Hopes rise in coronavirus battle as U.S. scientists hail drug trial

Agence France-Presse

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Hopes rise in coronavirus battle as U.S. scientists hail drug trial


Anthony Fauci, who oversaw the study, tells reporters at the White House: 'The data shows that remdesivir has a clear-cut, significant, positive effect in diminishing the time to recovery'

WASHINGTON, USA – US scientists on Wednesday, April 29, hailed a potential breakthrough in the coronavirus fight as a trial showed patients responding to an antiviral drug, fueling global hopes for a return to normal.

The medical news was enough to propel a rebound on Wall Street even after data showed the pandemic had plunged the United States into its worst economic slump in a decade and Germany predicted its biggest recession since the aftermath of World War II.

In the first proof of successful treatment against the illness that has claimed more than 226,000 lives, a clinical trial of the drug remdesivir showed that patients recovered over 30% more quickly than those on a placebo. (READ: Coronavirus drugs: Who’s doing what, and when they might come)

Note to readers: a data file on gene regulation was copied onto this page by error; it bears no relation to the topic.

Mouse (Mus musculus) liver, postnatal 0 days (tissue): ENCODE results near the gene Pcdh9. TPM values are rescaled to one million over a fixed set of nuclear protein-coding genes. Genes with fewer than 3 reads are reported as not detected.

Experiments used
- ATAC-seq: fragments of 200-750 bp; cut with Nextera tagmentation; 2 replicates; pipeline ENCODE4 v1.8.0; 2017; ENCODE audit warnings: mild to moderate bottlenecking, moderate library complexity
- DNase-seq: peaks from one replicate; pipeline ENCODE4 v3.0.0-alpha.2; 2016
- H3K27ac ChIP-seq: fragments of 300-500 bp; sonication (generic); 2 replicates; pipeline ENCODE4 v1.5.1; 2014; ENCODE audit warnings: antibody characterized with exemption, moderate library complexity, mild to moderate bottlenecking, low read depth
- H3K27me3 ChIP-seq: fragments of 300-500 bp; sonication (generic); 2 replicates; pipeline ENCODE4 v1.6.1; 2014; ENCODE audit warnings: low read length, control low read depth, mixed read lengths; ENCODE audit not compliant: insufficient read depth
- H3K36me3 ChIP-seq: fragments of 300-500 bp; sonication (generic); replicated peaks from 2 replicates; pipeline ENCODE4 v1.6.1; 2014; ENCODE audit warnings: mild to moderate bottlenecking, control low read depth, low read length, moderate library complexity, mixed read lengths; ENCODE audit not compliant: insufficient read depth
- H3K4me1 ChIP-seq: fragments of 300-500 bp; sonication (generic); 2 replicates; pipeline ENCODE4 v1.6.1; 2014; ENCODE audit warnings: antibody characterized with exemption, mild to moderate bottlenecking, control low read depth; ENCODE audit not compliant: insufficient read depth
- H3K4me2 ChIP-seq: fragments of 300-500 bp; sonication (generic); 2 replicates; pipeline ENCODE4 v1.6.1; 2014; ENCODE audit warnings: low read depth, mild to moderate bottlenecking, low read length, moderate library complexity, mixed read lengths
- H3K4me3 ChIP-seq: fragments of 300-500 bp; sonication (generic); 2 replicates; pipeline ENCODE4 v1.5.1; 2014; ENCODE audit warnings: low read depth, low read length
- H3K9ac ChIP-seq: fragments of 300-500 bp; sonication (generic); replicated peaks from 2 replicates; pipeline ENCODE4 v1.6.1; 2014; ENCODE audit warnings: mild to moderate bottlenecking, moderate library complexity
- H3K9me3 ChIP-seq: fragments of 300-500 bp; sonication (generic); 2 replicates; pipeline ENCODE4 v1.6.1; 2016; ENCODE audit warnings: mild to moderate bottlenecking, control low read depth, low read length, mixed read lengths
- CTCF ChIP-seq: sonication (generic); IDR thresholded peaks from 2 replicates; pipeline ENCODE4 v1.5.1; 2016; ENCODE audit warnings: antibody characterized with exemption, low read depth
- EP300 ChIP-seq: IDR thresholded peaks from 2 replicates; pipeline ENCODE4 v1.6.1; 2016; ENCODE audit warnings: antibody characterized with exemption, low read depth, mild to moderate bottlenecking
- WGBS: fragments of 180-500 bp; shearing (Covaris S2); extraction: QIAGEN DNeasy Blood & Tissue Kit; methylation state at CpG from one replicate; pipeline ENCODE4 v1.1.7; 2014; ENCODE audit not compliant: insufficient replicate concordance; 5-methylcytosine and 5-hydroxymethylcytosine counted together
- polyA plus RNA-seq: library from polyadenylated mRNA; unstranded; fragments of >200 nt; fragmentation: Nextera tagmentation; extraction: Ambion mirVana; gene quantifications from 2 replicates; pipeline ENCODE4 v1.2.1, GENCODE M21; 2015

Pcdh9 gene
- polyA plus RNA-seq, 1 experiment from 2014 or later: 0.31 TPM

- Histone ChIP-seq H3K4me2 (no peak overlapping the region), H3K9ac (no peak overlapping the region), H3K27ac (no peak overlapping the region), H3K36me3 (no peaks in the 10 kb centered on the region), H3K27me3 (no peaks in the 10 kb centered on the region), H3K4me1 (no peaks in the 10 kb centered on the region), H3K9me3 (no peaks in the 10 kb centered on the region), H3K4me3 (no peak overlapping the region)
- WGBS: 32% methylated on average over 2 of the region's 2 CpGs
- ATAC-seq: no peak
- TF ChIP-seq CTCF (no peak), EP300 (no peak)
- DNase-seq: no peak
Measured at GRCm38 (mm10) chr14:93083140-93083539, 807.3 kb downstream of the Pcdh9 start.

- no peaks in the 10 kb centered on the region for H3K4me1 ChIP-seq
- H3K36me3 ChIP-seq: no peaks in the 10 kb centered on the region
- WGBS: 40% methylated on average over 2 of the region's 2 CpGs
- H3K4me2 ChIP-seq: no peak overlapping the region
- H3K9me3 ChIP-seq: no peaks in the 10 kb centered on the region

Anthony Fauci, who oversaw the study, told reporters at the White House: “The data shows that remdesivir has a clear-cut, significant, positive effect in diminishing the time to recovery.”

Fauci, the veteran top US scientist in the fight against infectious diseases, likened the finding to the first retrovirals that worked, albeit with modest success, against HIV in the 1980s.

The trial, which involved 1,063 people across 68 locations in the US, Europe and Asia, showed that “a drug can block this virus,” Fauci said.

Remdesivir failed in trials against the Ebola virus and a smaller study, released last week by the World Health Organization, found limited effects among patients in Wuhan, China, where the illness was first detected last year.

Senior WHO official Michael Ryan declined to weigh in on the latest findings Wednesday, saying he had not reviewed the complete study.

“I think a lot more data will come out,” he told reporters.

“We are all hoping – fervently hoping – that one or more of the treatments currently under observation and under trial will result in altering clinical outcomes” and reducing deaths, he said.

The UN body said its emergency committee will meet Thursday for the first time since it declared coronavirus an international emergency 3 months ago.